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Using a carbon tax to decrease the deficit

Dan Farber, professor of law | May 22, 2012

A carbon tax would provide an incentive to reduce the use of fossil fuels, fostering the growth of clean energy.  But it would have another benefit as well: providing revenue to help cut the deficit. Much the same effect could be produced by auctioning allowances within a cap-and-trade system.

According to Resources for the Future, a carbon tax of $10 per ton of CO2 could generate annual tax revenues of $60 billion, and a carbon tax of about $25 could raise roughly $125 billion per year.  The amounts are uncertain in part because the tax revenue is sensitive to the price of natural gas — low natural gas prices drive out coal and reduce revenue from the carbon tax. Regardless, the potential for deficit reduction is significant.

The distributive impact of a carbon tax raises some issues.  Because low-income consumers spend more of their income on energy and energy-intensive goods, a carbon tax is regressive.  Also, there are regional disparities, depending primarily on how much electricity is generated by coal.  Thus, it may make sense to use some of the tax proceeds to reduce burdens on the most heavily affected groups, although this would reduce the net revenue from the tax.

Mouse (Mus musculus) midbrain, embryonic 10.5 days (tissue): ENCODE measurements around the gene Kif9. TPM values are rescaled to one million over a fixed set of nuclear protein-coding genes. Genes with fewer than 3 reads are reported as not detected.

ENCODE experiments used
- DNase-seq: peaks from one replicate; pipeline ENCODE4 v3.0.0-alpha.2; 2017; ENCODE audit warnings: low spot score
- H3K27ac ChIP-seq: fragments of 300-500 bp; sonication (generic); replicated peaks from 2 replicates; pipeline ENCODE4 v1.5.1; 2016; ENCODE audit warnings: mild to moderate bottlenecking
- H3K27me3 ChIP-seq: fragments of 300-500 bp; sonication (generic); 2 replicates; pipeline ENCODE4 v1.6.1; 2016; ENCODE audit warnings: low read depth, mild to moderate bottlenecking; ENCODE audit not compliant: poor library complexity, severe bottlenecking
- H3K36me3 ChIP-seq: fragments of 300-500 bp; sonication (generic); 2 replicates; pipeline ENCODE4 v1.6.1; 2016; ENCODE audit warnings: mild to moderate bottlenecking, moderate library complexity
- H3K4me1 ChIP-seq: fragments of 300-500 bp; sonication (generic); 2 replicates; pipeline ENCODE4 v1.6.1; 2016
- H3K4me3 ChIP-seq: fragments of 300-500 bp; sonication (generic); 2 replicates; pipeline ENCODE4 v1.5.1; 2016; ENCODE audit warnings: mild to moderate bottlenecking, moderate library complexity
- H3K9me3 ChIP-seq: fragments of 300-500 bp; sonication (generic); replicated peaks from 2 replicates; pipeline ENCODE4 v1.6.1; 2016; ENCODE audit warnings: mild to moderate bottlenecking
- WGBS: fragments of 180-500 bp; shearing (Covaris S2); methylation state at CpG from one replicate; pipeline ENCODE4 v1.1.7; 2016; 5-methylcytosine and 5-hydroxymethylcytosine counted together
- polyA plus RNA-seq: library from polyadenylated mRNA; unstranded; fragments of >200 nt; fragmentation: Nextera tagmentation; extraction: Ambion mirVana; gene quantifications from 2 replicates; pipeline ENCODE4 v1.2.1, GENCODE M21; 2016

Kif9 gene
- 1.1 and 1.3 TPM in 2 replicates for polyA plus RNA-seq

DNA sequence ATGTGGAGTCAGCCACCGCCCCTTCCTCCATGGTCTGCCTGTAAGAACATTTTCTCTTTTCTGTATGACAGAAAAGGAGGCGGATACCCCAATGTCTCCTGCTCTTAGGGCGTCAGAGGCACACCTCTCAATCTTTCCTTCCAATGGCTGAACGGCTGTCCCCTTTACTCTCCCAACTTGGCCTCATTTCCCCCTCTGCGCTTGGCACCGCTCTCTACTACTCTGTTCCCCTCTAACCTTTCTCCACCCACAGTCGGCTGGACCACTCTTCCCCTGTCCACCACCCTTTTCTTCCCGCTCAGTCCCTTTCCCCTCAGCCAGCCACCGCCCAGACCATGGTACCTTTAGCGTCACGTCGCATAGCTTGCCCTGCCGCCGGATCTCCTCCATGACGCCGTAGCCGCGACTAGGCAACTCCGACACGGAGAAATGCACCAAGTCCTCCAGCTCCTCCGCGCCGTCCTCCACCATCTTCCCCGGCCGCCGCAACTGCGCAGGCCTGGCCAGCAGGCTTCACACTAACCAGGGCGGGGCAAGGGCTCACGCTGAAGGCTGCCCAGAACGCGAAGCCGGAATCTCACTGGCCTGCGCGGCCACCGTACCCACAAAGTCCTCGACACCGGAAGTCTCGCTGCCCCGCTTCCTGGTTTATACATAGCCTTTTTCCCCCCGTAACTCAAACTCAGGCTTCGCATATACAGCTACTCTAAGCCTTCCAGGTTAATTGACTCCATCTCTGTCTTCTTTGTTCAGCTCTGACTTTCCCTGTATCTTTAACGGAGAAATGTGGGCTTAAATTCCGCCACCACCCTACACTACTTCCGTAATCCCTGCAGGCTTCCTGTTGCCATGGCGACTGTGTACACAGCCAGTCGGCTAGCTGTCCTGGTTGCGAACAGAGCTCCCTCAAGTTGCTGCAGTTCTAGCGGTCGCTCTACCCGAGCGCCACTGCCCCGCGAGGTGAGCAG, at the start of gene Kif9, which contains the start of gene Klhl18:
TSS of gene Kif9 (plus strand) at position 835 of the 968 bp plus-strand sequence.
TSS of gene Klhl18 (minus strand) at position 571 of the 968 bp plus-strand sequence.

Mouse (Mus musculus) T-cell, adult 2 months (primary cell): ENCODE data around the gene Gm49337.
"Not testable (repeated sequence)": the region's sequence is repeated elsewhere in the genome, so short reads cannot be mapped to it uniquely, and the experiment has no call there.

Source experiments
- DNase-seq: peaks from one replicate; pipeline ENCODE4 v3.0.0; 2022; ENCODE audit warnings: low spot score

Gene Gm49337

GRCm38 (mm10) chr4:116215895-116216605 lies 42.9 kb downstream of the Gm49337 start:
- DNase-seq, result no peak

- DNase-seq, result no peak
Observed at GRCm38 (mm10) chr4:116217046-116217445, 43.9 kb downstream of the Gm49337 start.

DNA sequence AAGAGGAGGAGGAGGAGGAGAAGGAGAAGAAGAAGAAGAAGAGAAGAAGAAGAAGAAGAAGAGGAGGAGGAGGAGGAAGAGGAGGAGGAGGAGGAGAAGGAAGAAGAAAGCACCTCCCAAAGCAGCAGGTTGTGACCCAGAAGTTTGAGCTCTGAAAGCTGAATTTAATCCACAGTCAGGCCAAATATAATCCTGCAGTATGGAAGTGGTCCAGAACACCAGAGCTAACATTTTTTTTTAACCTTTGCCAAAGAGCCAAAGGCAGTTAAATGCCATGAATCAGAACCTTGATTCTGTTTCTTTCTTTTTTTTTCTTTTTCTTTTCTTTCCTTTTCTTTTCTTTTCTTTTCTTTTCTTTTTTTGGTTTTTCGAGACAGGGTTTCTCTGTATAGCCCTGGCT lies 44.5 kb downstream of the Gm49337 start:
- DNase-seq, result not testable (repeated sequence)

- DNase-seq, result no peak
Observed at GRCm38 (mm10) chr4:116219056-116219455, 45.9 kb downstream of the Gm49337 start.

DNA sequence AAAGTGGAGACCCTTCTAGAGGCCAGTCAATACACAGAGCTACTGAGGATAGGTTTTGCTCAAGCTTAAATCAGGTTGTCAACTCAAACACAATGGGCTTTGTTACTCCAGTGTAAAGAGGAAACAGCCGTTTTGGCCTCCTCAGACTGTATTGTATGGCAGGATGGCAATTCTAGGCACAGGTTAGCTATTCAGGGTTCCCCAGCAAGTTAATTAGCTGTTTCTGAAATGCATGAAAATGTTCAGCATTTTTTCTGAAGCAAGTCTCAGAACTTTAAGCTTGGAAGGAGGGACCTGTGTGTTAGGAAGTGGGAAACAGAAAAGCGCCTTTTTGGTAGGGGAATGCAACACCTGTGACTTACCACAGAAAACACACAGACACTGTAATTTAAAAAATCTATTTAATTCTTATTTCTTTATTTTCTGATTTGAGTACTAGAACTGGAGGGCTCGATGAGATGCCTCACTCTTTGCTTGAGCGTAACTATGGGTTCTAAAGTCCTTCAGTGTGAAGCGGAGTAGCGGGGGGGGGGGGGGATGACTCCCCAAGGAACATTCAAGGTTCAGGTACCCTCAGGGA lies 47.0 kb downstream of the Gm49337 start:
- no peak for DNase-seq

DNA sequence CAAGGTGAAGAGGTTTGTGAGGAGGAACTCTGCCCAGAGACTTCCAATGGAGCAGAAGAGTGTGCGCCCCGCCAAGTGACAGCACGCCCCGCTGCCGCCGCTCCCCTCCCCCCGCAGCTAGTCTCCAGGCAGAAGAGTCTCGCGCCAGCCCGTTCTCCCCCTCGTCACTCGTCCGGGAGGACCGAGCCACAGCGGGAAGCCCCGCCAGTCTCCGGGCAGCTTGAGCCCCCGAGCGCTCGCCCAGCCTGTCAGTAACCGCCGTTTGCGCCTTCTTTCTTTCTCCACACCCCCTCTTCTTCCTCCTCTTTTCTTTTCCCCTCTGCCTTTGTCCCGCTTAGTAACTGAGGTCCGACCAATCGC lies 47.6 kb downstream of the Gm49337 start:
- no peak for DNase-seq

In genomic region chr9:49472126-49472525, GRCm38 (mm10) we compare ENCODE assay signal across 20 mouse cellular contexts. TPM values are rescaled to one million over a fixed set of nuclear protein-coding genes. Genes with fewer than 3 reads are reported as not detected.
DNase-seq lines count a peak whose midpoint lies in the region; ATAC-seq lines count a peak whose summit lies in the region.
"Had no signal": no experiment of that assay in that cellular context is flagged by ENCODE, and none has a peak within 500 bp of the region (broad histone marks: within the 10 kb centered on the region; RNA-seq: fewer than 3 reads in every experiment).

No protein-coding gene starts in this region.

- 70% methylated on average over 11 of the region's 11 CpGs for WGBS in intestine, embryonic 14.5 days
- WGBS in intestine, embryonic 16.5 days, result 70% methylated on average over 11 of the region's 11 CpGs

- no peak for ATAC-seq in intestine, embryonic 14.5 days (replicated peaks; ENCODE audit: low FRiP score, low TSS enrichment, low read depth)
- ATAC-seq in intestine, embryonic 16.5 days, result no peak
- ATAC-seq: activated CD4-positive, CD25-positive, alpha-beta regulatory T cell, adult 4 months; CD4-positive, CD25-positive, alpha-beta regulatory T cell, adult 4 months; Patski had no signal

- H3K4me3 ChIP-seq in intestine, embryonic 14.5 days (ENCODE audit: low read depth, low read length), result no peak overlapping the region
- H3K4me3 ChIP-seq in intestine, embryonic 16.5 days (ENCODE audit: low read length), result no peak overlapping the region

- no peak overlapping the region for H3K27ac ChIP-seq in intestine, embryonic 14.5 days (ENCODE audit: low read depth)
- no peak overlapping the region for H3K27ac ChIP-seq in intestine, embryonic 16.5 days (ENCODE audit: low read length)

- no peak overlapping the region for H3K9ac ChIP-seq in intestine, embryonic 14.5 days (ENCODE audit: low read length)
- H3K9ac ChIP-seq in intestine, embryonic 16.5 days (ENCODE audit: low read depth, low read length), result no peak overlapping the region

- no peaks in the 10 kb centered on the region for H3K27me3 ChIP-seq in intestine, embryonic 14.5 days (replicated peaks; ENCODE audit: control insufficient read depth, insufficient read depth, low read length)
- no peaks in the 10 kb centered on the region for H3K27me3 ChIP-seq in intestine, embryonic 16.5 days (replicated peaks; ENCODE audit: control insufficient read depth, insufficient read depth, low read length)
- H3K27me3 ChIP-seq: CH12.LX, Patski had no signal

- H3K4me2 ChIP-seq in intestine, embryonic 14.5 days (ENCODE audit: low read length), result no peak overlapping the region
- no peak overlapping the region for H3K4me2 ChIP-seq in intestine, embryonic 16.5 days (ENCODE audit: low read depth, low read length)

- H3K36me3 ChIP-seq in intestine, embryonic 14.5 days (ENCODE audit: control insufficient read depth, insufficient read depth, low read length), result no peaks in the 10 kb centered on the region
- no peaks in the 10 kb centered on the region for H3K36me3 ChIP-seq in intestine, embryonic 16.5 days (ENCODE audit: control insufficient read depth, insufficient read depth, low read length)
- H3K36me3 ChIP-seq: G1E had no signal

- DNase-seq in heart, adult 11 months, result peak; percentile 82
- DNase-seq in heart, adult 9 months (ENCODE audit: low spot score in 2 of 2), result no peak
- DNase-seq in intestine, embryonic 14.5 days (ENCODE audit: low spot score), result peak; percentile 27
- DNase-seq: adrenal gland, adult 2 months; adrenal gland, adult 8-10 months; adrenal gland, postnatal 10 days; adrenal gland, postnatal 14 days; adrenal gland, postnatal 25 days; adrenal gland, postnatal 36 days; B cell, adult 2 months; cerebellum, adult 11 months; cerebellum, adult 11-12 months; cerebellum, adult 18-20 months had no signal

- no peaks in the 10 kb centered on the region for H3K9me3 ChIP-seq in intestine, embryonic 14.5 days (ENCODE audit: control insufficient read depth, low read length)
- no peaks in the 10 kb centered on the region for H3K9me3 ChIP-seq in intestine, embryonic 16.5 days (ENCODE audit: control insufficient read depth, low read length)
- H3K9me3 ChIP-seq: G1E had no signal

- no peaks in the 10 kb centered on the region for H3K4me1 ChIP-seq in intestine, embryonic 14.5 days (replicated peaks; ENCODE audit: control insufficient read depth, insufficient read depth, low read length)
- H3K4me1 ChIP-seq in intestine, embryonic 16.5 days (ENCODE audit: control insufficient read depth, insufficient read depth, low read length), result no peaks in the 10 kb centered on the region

In the long run, the carbon tax should produce decreasing revenue as reliance on fossil fuels wanes. But in the shorter-run, the tax could be a significant plus in terms of deficit reduction.

Comments to “Using a carbon tax to decrease the deficit

  1. I believe that the result of a carbon tax will be regressive — putting an undue economic burden on those with lower incomes.

    An effective way to address this is to have the proceeds from the tax be distributed — by the IRS — to each American household.

    Such a bill has been introduced into Congress by Rep. Stark: The Save Our Climate Act, H.R. 3242.

    It is gaining increasing bi-partisan support as people are coming to understand its potential for being an effective, simple and transparent means of bringing down greenhouse gas emissions.

    For further information on the bill, and the underlying concept of carbon fee-and-dividend legislation, see: .

  2. a tax will dicourage domestic production of energy, renewables aren’t gonna fill the gap and we will rely even more on energy imports.
    What difference does it make where the carbon is emitted, as long as we consume the same amount of energy?
    Might as well encourage domestic production, which we can regulate to monitor and reduce the CO2 emissions, instead of discouraging it with another nonsensical tax.

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